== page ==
As there may be personnel changes over time, there is a continuing need to monitor each site to ensure that training and protocols for obtaining autopsies are in place, so it is essential to maintain a dedicated Coordinator to ensure these functions are performed over the period of the grant. To obtain consent for an autopsy, the ADNI physician leads a discussion about the autopsy with all participants (demented and non-demented) at their initial assessment (study partners and families are welcomed in the discussion and required for AD participants). There are three objectives of the discussion: 1) to convey information about the value of brain autopsy in confirming the clinical diagnosis and advancing knowledge regarding MCI and AD; 2) to initiate consideration of the individual's wishes concerning an autopsy; and 3) to answer questions, misconceptions, or concerns about autopsy. The involvement of the physician in these discussions emphasizes the importance of the autopsy. The discussions are repeated on an annual basis if the individual has not decided about autopsy, but are terminated once a decision is reached. There is no pressure on an individual to decide; they are encouraged to involve family members, clergy, physicians, or other appropriate persons in their decision-making. Participants are assured that a decision not to have autopsy in any way jeopardizes their research participation or any other patient rights.

When voluntary consent is granted, more detailed information is provided about procedures to follow at time of death, including telephone numbers to call and other guidelines (sample forms available in manual appendix and online). Participants are strongly encouraged to share this information with their next-of-kin, a Durable Power of Attorney (DPOA), and private physicians. In many states, final legal authorization by the Legally Authorized Representative (LAR) or next-of-kin must be obtained at the time of death. Each ADNI site is encouraged to establish an autopsy coordinator (typically a research nurse or coordinator) who processes the autopsy consent, provides information as needed, and monitors the need to update any information (eg, change in residence) at the ADNI participant's longitudinal assessments. The coordinator also develops procedures for that site to facilitate autopsies outside of usual hours (eg, evenings and weekends). The actual procedures vary in accordance with local needs and resources (one model used by many ADCs is to provide 24-hour telephone access).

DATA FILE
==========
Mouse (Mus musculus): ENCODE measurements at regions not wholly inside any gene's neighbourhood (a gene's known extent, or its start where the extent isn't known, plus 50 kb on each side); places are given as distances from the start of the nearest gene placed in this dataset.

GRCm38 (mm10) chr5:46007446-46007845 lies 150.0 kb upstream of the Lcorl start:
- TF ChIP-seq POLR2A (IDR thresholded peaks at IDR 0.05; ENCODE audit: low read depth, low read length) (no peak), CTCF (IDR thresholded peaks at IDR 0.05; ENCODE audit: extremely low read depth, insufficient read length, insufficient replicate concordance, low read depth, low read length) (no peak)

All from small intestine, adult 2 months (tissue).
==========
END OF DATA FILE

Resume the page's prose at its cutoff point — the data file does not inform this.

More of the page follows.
At the time of death, the autopsy coordinator (or a suitable representative) facilitates arrangements to ensure the completion of the autopsy. The coordinator will notify the ADNI-NPC, which in turn verifies that the site neuropathologist has the dissection protocol and necessary materials to send the requisite tissue to the ADNI-NPC in St. Louis, MO. The ADNI-NPC, in addition to instructing site personnel at each ADNI Steering Committee Meeting in these procedures, will be available at any time to answer questions. Contact information, including a 24-hour pager, is available. At ADNI sites that already have ADRC/ADC neuropathology services, these continue to follow their own existing protocols. For ADNI sites that do not have established neuropathology services, transportation costs from point of death to the autopsy suite, costs of the autopsy procedure, and shipment of materials have been covered by the ADNI-NPC so that the decedent's family and the individual ADNI site do not incur extra expense. Once the participant has given consent (provisional or otherwise), the Acknowledgement of Autopsy Authorization letter and supporting documentation will be sent to the following: participant and/or family and/or applicable other (eg, Power of Attorney), nursing home, funeral home/transport service (as requested), and the participant's private physician (as requested).

2.2 Maintain a central laboratory to provide uniform neuropathologic assessments